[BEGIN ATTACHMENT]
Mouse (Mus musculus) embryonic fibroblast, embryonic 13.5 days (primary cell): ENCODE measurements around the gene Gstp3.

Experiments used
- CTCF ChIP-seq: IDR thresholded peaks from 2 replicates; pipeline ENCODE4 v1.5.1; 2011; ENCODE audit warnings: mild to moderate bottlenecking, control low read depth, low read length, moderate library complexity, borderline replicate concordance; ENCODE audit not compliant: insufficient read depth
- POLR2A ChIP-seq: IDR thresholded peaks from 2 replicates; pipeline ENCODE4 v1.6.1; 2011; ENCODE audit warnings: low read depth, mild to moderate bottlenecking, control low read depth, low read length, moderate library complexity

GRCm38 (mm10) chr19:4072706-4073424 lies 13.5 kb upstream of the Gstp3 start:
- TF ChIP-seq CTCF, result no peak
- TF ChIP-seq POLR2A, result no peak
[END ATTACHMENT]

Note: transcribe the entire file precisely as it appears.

Mouse (Mus musculus) embryonic fibroblast, embryonic 13.5 days (primary cell): ENCODE measurements around the gene Gstp3.

Experiments used
- CTCF ChIP-seq: IDR thresholded peaks from 2 replicates; pipeline ENCODE4 v1.5.1; 2011; ENCODE audit warnings: mild to moderate bottlenecking, control low read depth, low read length, moderate library complexity, borderline replicate concordance; ENCODE audit not compliant: insufficient read depth
- POLR2A ChIP-seq: IDR thresholded peaks from 2 replicates; pipeline ENCODE4 v1.6.1; 2011; ENCODE audit warnings: low read depth, mild to moderate bottlenecking, control low read depth, low read length, moderate library complexity

GRCm38 (mm10) chr19:4072706-4073424 lies 13.5 kb upstream of the Gstp3 start:
- TF ChIP-seq CTCF, result no peak
- TF ChIP-seq POLR2A, result no peak